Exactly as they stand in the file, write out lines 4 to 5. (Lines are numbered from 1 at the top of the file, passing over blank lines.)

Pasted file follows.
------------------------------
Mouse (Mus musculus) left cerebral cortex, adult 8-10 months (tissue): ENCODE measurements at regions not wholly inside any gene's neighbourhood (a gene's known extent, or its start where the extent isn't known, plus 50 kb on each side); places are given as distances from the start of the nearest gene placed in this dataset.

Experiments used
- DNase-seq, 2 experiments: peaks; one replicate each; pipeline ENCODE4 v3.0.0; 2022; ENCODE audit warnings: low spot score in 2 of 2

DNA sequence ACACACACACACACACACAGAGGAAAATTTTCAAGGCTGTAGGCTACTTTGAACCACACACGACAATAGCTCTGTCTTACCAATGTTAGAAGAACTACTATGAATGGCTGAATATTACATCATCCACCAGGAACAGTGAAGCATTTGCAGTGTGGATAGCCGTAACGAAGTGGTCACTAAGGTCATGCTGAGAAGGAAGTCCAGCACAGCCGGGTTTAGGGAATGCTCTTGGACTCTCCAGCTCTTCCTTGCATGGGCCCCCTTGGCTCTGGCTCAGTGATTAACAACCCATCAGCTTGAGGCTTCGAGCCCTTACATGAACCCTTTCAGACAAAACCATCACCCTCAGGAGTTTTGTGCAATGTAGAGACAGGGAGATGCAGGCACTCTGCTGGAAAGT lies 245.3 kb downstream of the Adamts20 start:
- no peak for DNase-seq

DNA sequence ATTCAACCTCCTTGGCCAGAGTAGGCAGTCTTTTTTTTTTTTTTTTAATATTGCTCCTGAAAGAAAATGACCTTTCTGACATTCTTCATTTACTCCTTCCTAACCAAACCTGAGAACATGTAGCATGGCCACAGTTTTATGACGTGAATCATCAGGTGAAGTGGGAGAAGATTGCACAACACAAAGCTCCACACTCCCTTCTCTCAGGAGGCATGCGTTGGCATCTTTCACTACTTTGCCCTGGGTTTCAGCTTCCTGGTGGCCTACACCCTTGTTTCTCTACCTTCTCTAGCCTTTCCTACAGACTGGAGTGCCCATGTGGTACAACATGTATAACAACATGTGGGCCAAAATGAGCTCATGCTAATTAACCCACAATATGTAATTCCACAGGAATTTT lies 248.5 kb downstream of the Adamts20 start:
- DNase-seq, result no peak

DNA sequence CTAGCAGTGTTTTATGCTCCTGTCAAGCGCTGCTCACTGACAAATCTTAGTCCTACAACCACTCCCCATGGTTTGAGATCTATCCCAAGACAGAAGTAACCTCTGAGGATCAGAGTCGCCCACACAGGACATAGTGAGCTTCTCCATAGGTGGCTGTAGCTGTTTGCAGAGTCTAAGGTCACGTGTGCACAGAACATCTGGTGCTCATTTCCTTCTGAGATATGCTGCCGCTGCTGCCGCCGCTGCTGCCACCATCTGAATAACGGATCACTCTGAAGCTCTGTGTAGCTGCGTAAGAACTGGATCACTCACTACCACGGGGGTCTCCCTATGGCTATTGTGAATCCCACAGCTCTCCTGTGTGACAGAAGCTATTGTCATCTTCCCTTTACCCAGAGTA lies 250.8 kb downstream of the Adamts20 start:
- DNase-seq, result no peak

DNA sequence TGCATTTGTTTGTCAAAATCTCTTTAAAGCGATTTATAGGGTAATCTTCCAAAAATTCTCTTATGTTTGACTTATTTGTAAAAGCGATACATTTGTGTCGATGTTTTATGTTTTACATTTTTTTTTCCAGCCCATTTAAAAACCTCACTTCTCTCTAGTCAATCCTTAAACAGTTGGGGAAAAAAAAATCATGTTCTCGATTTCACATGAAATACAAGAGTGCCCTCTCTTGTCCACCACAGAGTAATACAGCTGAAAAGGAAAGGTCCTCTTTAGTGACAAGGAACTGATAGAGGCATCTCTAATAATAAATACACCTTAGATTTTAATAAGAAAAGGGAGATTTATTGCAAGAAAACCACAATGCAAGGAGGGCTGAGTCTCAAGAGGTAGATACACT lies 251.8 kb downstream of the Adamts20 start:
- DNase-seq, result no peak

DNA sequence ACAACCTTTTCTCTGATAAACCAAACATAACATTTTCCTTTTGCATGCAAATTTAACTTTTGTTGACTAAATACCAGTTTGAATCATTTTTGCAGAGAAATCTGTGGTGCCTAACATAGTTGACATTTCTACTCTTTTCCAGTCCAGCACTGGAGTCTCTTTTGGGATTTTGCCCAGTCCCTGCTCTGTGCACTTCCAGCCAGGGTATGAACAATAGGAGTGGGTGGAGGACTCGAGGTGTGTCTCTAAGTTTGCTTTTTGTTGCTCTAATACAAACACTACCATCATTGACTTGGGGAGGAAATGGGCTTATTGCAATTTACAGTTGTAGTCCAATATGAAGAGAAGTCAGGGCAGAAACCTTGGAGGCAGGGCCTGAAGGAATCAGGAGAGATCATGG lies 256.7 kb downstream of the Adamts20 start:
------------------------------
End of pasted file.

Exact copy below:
DNA sequence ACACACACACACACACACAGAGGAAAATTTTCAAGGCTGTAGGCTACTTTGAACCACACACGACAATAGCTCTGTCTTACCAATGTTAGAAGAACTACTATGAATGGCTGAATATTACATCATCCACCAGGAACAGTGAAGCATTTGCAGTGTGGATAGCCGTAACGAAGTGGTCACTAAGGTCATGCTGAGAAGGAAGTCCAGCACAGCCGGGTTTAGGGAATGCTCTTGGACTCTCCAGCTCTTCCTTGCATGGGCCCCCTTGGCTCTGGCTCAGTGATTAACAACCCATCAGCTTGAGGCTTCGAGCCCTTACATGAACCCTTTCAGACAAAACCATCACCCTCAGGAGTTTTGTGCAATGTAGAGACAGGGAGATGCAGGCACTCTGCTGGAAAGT lies 245.3 kb downstream of the Adamts20 start:
- no peak for DNase-seq